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Radiation-Tainted Beef Spreads Through Japan's Markets

For related articles and more information, please visit OCA's Food Safety page, and our Food Irradiation page.

Minamisoma, Japan - Even after explosions rocked the Fukushima Daiichi nuclear power plant, Kuniaki Sato, who raises cattle here about 20 miles from the crippled complex, said he had received no clear warning from the government about the possible dangers of radiation to his herd.

So six weeks after the accident, on April 23, he shipped 12 of his prized cattle from his farm to market.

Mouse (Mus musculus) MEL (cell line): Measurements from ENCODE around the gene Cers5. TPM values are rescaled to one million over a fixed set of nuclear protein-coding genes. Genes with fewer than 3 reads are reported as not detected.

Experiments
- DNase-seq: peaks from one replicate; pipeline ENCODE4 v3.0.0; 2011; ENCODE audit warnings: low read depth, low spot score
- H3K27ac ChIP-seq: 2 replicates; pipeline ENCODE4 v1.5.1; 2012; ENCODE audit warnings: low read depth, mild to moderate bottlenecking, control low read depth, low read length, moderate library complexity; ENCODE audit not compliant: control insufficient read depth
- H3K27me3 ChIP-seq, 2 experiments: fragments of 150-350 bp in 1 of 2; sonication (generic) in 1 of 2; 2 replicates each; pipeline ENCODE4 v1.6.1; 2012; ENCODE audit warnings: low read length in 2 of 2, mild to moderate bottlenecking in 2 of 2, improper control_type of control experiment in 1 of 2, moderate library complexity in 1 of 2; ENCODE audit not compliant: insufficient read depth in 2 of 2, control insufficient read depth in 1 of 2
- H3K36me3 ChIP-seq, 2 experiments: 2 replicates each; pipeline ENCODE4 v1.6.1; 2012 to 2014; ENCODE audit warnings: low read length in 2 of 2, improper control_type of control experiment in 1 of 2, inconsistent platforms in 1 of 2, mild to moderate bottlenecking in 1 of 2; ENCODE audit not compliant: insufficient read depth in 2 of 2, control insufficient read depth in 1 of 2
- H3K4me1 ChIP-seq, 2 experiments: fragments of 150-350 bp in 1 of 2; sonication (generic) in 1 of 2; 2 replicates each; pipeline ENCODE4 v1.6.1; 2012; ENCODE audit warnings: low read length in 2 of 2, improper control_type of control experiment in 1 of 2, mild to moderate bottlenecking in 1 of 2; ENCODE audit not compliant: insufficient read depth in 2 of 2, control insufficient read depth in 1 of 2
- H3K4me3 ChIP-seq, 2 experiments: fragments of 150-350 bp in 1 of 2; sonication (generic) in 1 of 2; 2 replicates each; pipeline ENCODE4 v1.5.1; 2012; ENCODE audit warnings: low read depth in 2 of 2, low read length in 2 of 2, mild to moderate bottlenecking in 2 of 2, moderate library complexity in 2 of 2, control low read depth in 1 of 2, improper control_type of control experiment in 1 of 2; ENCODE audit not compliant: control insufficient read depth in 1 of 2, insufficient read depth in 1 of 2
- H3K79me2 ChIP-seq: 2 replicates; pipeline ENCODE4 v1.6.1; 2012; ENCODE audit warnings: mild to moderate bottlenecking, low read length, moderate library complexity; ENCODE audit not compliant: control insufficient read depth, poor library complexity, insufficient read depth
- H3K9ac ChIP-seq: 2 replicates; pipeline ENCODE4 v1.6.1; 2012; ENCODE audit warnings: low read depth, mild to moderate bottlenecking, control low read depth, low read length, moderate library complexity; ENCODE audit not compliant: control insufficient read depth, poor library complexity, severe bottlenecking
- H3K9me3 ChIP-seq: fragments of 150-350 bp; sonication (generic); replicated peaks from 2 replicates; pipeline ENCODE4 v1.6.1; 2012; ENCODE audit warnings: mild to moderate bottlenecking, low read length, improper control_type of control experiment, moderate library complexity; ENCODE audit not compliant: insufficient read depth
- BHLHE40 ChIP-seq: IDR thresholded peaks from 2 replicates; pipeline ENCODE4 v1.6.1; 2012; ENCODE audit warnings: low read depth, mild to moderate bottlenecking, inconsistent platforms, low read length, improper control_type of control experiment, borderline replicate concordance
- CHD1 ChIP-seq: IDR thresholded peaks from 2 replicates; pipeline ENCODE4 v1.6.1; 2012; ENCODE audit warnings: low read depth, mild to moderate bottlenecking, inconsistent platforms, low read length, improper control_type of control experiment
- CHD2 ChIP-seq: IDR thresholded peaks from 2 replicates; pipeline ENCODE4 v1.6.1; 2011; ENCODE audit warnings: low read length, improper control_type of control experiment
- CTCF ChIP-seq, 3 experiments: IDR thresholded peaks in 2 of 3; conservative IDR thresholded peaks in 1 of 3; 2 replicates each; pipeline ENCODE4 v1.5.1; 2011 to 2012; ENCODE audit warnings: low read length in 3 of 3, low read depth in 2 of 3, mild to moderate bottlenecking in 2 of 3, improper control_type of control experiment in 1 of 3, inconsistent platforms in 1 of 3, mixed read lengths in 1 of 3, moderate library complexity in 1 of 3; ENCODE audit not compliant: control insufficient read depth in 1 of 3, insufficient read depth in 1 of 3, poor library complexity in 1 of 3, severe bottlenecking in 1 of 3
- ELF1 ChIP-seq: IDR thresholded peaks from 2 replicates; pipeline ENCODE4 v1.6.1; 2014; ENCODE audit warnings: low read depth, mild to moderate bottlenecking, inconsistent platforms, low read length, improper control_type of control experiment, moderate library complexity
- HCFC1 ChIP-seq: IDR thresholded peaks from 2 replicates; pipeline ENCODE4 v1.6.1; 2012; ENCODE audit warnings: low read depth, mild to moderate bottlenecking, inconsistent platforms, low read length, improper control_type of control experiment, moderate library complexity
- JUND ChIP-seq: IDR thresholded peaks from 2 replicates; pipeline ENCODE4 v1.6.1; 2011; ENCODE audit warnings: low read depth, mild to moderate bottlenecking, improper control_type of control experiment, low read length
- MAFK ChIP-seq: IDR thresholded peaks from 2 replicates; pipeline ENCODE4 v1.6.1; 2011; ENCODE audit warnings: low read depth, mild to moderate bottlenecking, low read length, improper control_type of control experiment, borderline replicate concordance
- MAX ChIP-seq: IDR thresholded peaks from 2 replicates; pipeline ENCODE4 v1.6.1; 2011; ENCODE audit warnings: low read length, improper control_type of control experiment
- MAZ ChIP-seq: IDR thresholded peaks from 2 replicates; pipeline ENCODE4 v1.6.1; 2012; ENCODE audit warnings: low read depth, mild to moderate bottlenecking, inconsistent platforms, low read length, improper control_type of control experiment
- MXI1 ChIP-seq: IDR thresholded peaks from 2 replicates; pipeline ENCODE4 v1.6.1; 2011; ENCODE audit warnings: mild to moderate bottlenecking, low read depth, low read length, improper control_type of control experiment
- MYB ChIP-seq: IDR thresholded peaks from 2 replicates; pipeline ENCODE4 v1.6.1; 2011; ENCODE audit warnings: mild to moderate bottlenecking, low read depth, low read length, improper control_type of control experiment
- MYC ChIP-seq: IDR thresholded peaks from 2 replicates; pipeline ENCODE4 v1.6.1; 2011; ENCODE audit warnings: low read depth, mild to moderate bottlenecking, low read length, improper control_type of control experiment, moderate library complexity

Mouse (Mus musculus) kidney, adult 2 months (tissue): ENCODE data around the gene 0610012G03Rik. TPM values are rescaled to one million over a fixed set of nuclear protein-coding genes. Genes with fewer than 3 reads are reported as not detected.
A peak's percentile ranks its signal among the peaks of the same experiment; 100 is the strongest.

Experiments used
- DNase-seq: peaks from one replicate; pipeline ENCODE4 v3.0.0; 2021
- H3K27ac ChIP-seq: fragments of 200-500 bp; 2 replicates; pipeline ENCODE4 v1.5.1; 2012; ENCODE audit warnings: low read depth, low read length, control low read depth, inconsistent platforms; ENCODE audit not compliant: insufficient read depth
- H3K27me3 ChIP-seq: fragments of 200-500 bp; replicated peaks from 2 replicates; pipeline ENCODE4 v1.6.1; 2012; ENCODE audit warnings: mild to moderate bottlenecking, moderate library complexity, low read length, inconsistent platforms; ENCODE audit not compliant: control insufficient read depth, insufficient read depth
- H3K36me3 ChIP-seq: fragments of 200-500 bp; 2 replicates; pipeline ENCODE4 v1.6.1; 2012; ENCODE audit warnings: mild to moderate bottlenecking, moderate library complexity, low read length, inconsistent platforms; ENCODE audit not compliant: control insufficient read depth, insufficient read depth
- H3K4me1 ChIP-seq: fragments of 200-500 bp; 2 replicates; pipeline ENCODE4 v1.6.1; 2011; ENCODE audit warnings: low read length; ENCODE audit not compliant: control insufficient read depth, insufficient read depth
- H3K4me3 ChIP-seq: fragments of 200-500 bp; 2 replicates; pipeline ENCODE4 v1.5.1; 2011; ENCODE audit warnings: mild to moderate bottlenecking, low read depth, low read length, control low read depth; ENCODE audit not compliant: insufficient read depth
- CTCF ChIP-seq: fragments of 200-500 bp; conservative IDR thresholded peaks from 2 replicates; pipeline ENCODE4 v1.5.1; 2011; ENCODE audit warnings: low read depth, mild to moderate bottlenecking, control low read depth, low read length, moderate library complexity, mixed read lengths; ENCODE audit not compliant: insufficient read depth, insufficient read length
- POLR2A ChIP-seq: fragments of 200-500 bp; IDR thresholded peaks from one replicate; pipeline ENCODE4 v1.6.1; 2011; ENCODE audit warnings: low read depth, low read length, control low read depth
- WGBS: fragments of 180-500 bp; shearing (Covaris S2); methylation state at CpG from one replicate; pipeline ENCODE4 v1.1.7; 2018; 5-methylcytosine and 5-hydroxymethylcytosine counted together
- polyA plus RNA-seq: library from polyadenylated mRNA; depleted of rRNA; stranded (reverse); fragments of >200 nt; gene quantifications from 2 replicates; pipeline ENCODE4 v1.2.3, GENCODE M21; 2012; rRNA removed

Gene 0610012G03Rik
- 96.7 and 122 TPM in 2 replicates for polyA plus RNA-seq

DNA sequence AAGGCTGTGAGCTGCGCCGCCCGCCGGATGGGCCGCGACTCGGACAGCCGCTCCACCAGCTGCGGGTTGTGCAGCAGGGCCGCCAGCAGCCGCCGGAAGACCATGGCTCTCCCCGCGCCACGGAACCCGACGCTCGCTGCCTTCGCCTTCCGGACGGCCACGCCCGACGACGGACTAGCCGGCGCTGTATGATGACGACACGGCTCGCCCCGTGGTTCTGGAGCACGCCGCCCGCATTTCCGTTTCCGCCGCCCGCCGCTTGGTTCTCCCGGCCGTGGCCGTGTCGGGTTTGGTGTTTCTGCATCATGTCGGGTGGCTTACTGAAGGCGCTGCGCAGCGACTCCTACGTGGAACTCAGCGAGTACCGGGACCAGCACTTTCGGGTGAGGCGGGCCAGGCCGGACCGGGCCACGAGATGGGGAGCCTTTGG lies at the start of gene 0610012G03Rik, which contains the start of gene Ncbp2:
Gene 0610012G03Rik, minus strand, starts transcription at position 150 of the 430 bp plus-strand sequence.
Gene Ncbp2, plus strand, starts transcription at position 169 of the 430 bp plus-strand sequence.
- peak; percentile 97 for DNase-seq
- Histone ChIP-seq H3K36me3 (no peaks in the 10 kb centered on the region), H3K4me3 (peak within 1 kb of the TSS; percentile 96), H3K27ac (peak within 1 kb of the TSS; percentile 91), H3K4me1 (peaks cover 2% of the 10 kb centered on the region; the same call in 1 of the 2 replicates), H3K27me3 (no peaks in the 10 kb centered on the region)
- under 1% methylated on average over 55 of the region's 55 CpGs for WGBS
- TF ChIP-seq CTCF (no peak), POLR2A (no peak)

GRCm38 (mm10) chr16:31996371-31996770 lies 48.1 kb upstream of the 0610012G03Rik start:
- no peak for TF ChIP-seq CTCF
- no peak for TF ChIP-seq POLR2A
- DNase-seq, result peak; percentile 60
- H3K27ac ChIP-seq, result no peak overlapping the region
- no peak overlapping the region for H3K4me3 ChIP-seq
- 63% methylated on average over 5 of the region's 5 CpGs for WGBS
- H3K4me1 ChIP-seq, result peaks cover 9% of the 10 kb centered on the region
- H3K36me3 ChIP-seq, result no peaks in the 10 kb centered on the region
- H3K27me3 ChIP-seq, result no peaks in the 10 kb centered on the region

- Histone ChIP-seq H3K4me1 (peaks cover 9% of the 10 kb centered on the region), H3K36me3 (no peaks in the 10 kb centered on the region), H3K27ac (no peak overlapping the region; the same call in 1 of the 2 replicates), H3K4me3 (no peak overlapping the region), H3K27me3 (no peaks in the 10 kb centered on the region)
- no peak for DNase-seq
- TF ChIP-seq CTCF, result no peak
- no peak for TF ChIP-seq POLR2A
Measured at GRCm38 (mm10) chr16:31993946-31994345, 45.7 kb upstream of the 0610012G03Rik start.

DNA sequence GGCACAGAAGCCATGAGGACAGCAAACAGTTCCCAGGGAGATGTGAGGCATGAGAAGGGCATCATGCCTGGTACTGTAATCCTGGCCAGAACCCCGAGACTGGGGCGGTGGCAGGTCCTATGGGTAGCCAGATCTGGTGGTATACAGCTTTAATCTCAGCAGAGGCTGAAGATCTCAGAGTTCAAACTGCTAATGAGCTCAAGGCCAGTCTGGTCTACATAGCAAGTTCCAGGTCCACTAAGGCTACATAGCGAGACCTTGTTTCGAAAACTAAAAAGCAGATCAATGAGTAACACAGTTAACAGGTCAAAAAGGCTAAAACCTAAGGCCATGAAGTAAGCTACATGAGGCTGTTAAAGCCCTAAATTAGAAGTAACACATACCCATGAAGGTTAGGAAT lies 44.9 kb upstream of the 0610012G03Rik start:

Now Japanese agricultural officials say meat from more than 500 cattle that were likely to have been contaminated with radioactive cesium has made its way to supermarkets and restaurants across Japan in recent weeks. Officials say the cattle ate hay that had been stored outside and exposed to radiation.

"I was a little worried, but we had to sell when we could," said Mr. Sato, whose cattle were not fed hay and so were unlikely to have been contaminated.

When a precautionary order to halt all farm shipments was lifted soon after the accident, area farmers took it as a go-ahead sign, he said. "We all resumed shipments," he said. "Of course we did."